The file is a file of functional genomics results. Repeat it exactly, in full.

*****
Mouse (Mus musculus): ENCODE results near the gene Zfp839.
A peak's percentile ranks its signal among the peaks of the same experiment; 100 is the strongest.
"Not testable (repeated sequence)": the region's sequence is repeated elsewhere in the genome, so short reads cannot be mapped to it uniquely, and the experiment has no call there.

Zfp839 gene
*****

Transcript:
Mouse (Mus musculus): ENCODE results near the gene Zfp839.
A peak's percentile ranks its signal among the peaks of the same experiment; 100 is the strongest.
"Not testable (repeated sequence)": the region's sequence is repeated elsewhere in the genome, so short reads cannot be mapped to it uniquely, and the experiment has no call there.

Zfp839 gene